• JM

      I don’t think it’s a case of better/worse, Arran. I think it’s just different. Postmodernism is bad…but I’ll take it over Colonialism, Apartheid or Native American genocide. Yeah, there’s more sex and violence on TV nowadays, and moral relativism undermines any serious attempt at ethics. But at the same time, I can’t buy slaves anymore; so that’s gotta weigh heavy in any consideration of where we stand as a culture.

      Thanks for commenting brother! Have a fantastic Christmas!

      • KingsofZion

        We did use so called “manifest destiny” as an excuse to take this land. In justifying that, we were wrong. To assume that God couldn’t use our wrong to judge a group of people is also putting Him in a box.

    • KingsofZion

      I was thinking that also.  About the context of 30-40 years ago.  In this country, there were so many who seemed to really see and value what we had here. And, how unusual it was. In the same way that “wolves” immediately came in and began to destroy the Church after it was founded, there have always been people here in America bringing darkness. Such is the way of things.  America has always been a reflection for me of the Church. Our struggles and what not.

      When I think of some of the stuff that went on years ago and still does overtly in other parts of the world, it does seem that America is a “cut above” in many respects. What’s kind of scary is how some of the activities of idol worship of the past and in other countries (child sacrifice, human slavery (sexual and other), any typically overt activity of an extreme sinful nature) has changed faces. It’s almost as if since we were supposed to be a Christian nation, we couldn’t readily admit or do some of the stuff others did without caring. 

      Now many things (child sacrifice to the god of money and convenience, human trafficking in record numbers, some of the stuff considered especially heinous) are done covertly without acknowledging that just because it doesn’t look as brutal doesn’t mean it isn’t especially in God’s eyes.

      I’ve also been baffled by Ancient Israel’s record tendency to decline in a typically short period of time to actually having prostitutes in the temple…..in the temple. Like, how is that missed or justified? And, those were God’s own people! Realizing the extent of the rationalization that goes on makes me sort of hyper-vigilant with regards to the positive correlation between unchecked sin/pride and denial of one’s true condition.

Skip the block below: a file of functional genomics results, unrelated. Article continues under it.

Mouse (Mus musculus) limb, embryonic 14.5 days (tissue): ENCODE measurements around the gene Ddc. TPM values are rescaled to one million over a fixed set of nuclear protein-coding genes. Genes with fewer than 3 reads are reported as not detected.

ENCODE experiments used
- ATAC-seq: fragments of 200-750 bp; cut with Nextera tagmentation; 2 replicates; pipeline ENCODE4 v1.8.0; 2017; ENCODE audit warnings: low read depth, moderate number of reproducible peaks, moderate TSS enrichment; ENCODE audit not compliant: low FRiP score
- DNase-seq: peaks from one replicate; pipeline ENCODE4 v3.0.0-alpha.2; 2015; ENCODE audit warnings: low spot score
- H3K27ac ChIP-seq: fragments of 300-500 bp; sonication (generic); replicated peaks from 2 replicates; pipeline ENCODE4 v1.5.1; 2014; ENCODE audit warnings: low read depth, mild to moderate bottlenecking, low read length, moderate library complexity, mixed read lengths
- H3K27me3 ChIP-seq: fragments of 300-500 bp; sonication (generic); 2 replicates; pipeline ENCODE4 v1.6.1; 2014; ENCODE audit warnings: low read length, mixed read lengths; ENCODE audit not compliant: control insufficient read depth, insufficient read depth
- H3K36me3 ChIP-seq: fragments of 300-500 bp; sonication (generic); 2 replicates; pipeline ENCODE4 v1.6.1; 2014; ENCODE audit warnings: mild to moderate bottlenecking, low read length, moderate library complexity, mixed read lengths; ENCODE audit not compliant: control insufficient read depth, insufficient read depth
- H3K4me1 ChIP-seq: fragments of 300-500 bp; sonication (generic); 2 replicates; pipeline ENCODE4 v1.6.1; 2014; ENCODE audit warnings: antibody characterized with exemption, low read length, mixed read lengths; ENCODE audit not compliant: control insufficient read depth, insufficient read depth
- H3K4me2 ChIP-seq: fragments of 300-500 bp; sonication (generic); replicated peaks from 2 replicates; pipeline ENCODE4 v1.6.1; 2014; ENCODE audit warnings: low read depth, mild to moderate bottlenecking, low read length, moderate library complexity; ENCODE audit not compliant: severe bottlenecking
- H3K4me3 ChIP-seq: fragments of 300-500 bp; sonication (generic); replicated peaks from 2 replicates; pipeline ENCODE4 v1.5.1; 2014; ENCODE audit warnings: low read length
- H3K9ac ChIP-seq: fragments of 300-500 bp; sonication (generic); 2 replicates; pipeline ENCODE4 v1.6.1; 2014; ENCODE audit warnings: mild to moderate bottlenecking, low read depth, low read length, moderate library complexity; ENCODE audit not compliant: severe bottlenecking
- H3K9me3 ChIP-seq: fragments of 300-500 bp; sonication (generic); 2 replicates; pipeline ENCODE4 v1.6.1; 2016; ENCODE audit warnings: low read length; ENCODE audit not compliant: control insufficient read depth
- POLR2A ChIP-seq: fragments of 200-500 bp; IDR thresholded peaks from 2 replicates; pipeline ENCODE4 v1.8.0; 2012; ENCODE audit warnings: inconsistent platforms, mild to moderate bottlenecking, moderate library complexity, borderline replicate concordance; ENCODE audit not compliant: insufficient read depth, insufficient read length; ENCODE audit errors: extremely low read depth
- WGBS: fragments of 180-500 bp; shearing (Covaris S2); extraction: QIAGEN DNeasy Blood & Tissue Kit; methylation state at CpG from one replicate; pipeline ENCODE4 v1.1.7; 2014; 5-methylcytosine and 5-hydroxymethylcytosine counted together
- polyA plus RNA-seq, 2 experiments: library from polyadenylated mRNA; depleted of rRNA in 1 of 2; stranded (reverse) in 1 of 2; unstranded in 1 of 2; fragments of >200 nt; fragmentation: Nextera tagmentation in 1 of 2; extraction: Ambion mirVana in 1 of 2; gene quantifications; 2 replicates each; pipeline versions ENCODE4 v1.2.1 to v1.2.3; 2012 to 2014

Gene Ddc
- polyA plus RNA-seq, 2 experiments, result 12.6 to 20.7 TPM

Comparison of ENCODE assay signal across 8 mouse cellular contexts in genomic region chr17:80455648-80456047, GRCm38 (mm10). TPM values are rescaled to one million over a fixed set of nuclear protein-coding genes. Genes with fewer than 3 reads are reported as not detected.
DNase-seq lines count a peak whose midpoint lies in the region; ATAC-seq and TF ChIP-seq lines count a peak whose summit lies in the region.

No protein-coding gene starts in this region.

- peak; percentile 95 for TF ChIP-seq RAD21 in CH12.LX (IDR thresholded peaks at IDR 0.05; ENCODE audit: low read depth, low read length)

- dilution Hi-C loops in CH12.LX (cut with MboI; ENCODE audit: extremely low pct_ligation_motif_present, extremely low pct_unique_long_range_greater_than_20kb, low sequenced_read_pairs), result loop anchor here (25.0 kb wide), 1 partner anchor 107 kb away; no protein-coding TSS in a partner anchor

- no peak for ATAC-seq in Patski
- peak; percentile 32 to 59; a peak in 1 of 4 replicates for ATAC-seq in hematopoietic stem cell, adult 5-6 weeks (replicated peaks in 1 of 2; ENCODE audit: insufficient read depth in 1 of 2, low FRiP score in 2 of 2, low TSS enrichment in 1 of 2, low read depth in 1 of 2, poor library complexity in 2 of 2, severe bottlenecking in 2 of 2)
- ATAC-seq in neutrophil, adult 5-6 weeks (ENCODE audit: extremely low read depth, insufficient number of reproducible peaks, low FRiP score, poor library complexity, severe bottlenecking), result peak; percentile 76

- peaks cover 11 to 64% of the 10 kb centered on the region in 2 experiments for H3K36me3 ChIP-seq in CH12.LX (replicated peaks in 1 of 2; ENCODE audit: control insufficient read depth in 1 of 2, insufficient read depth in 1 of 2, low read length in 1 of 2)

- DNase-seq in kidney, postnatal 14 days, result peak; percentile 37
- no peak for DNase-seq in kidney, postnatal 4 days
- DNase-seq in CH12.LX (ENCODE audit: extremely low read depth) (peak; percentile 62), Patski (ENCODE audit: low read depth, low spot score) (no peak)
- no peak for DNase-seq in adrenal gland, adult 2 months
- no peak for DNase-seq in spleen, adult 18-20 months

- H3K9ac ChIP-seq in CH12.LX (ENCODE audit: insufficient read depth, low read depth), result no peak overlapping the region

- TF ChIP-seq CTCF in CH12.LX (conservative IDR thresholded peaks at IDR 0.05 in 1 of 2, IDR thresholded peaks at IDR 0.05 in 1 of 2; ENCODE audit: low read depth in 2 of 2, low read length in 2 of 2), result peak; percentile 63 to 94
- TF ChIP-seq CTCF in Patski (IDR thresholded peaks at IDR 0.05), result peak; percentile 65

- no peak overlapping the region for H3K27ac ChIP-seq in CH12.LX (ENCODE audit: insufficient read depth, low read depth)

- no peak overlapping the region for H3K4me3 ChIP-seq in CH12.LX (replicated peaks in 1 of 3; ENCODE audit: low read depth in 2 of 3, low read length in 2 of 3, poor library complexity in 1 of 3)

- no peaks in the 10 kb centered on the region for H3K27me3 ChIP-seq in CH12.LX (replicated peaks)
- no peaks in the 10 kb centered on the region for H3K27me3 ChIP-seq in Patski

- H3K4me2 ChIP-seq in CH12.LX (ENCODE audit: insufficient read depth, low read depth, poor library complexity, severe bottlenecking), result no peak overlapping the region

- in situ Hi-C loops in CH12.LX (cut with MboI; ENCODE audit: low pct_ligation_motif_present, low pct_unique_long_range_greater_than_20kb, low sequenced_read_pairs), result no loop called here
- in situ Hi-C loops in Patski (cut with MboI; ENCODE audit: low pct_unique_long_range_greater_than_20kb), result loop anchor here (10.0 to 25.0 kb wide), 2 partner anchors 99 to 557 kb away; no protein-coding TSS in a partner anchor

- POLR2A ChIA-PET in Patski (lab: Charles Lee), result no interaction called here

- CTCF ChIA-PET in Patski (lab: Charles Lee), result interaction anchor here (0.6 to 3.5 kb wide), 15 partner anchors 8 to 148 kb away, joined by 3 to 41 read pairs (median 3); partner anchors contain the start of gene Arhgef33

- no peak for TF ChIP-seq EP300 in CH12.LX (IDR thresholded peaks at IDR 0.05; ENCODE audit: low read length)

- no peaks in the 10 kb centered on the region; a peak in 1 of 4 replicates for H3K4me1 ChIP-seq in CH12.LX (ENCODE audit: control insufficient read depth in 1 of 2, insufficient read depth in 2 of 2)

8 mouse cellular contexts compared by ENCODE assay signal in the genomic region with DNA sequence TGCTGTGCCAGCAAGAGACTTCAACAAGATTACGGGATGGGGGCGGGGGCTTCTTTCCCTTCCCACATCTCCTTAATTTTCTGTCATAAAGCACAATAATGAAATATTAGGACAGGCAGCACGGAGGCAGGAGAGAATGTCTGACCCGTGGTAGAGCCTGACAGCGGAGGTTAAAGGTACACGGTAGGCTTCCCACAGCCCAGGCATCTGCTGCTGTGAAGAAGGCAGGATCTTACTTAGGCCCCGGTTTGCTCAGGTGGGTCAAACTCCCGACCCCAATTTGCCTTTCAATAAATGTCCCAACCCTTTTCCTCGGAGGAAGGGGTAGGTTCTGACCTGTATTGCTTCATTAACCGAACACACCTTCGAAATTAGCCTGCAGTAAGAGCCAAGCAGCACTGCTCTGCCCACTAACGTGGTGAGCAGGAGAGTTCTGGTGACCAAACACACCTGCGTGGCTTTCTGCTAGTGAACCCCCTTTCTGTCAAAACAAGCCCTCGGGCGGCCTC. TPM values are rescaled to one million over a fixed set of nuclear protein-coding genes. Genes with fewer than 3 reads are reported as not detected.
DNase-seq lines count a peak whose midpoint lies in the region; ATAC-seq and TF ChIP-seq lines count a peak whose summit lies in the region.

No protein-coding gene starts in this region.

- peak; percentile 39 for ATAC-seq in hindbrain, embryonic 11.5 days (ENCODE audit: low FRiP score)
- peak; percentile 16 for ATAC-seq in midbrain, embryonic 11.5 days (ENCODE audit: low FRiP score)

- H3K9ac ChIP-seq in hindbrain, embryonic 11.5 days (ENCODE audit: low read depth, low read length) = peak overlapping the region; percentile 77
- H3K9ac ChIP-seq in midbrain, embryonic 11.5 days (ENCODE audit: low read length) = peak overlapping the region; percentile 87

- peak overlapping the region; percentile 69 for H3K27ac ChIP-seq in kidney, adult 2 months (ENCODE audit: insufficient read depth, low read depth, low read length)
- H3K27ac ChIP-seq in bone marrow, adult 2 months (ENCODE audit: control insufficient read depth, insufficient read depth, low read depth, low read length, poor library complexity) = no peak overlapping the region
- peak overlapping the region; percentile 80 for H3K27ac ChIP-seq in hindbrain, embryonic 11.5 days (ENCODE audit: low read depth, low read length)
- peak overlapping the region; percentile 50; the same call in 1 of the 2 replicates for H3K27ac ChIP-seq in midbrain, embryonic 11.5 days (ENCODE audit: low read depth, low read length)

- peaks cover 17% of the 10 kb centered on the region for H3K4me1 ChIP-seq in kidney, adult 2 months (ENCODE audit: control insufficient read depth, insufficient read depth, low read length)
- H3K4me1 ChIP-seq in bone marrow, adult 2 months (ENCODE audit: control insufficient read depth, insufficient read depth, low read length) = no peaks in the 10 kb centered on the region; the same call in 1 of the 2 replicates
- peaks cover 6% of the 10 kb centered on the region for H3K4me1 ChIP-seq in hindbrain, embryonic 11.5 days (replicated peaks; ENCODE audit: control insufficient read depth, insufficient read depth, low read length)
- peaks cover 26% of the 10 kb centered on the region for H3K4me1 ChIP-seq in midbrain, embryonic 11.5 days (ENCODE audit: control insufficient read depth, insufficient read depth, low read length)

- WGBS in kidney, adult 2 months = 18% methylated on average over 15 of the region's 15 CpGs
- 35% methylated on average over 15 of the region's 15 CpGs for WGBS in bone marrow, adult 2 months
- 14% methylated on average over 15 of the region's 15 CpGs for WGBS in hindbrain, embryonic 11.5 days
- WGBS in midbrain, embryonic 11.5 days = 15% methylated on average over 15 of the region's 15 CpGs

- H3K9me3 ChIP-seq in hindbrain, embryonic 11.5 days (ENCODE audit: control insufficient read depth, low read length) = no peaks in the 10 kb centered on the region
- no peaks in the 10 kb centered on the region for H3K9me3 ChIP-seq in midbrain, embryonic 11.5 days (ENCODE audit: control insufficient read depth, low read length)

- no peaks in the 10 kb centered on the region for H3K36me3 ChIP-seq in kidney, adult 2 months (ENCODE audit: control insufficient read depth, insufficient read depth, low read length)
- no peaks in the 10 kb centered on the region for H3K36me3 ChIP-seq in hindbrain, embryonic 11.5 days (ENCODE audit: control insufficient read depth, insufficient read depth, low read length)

I suppose it’s God who says what’s next for us and the world.  His judgement is always spot on. 

           

  • Anonymous

    The good old days are a myth. There have been good and bad times over the eons of human existence but I haven’t seen a degradation (mostly the opposite) in humanity where I live. This may be the classic First world problem. My life is so gloriously good compared to my ancestors that I can’t possibly see the forest for the trees. Every inconvenience is a terrible attack on my values or something.
    Not that I don’t see a possibility for improvement because I do but perhaps the problems are more subtle and are the internal problems of human failing which hasn’t, as the author said, any different today than any time in history.

  • “The good old days weren’t always good/and tomorrow’s not as bad as it seems.”  (Billy Joel)

    Good post JM!  I get a kick out of the claims of morality in the Bible Belt in the 50s, as I remember the stories of some of my good friends who grew up in those days…the ways they found to drink at parties, score in the back seat, etc. definitely predated the “free love” of the 60s!

    The pendulum between conservative and libertine, liberation and oppression, have been going on for ages.  CFSmith refers to “Western Civilization” as being in decline…I would ask, just when do you perceive to be the pinnacle of Western Civilization from which the decline began?  The Reformation, when dissidents were being burned at the stake?  The Renaissance, that father of the Enlightenment, from which most of our secular anti-religious ideals descend?

  • koikoi657

    I have to sadly say this as a history major, the most prideful thing we as humankind, if not precisely the modern persons. That history repeats itself, its means and technology changes. If we impose our modern despoilment of the past, as backward and degenerate…we will be just as guilty as those who created the Dark Ages.

    We think that the culture back then is wrong and unfair, is not ours unfair and wrong, if we hold the mirror to our faces? The only time that we will rise above history is we come first to individual realization of our parts in the grand re-enactment. It will be the difference between being a histor (Greek for “knower”) and a histrio (Latin for “actor”) If you don’t want to re-enacted you must first know the past. And trying to bury or mythologize the past is as criminal as genocide, for it is cultural and historical genocide.

    That is what I see.